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USA 1960
Directed by
Richard Quine
117 minutes
Rated M

Reviewed by
Bernard Hemingway
4 stars

Strangers When We Meet

Made at a time when Eisenhowerian America was on the cusp of a major shift in social mores Richard Quine’s wonderful Cinemascope melodrama tells story of an adulterous relationship in the heartland of middle class suburbia as architect, Larry Coe (Kirk Douglas), and housewife, Maggie Gault (Kim Novak, who made four films with Quine), give way to their lust. The carnality is alluded to with finesse, the main issue being, of course, the threat to the pair's safe, apparently ideal middle class lives and their resulting angst-ridden re-evaluation of their commitment/sense of obligation to it.

With a strong script by Evan Hunter from his own novel, strong performances from Douglas and Novak and excellent direction from Quine who gives the characters' moral quandaries great visual resonance, this remains a compelling and affecting film. Although dramatically it is weighted a little too much towards Douglas’ struggle with himself with Novak’s character being largely assumed to have surrendered body and soul to the call of love it does convince as an portrait of the perils of adultery.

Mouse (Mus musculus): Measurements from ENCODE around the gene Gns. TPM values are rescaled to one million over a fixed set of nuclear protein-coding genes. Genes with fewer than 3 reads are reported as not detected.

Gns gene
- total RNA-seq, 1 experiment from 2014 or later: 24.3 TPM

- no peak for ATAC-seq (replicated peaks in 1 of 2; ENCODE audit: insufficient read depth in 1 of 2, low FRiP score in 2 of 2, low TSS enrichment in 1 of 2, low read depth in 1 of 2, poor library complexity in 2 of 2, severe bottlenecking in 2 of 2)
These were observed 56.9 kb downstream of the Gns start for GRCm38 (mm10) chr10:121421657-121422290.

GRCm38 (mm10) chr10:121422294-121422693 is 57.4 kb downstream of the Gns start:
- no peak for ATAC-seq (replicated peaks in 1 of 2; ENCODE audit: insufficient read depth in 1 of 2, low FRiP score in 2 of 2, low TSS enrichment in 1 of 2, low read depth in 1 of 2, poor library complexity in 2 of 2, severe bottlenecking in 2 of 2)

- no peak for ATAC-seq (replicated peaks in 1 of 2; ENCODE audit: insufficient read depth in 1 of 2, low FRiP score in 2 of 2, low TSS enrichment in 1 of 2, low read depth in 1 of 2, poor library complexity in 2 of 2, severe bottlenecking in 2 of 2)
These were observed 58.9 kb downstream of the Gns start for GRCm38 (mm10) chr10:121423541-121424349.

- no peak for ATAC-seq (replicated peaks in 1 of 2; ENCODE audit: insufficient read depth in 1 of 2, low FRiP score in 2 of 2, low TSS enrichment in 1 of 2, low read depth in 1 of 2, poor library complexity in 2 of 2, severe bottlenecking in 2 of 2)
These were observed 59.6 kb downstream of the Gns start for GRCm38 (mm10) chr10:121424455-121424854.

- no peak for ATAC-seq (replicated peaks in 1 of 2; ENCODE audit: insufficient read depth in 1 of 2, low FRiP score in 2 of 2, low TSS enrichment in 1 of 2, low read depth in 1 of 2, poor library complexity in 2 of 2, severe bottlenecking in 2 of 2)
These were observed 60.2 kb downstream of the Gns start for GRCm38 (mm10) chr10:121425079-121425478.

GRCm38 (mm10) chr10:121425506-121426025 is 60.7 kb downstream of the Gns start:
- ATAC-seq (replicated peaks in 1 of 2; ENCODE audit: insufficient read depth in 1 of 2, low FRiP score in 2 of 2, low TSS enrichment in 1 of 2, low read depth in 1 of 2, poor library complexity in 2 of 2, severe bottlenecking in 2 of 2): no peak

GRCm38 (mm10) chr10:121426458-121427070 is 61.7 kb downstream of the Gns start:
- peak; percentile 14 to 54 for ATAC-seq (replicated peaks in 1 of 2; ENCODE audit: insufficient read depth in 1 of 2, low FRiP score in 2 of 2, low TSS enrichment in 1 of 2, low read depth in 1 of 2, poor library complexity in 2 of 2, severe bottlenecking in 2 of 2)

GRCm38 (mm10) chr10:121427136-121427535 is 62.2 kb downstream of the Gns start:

Whilst Douglas's strapping figure does at times feel too forced a presence, Novak, looking remarkably like Marilyn Monroe (but amply demonstrating why that actress will be forever known as a sex kitten), is marvellous as the woman who knows that she can have any man she wants. Strangers When We Meet is, if not as memorable as Douglas Sirk's benchmark contributions to the genre, a treat for lovers of 1950s melodrama,




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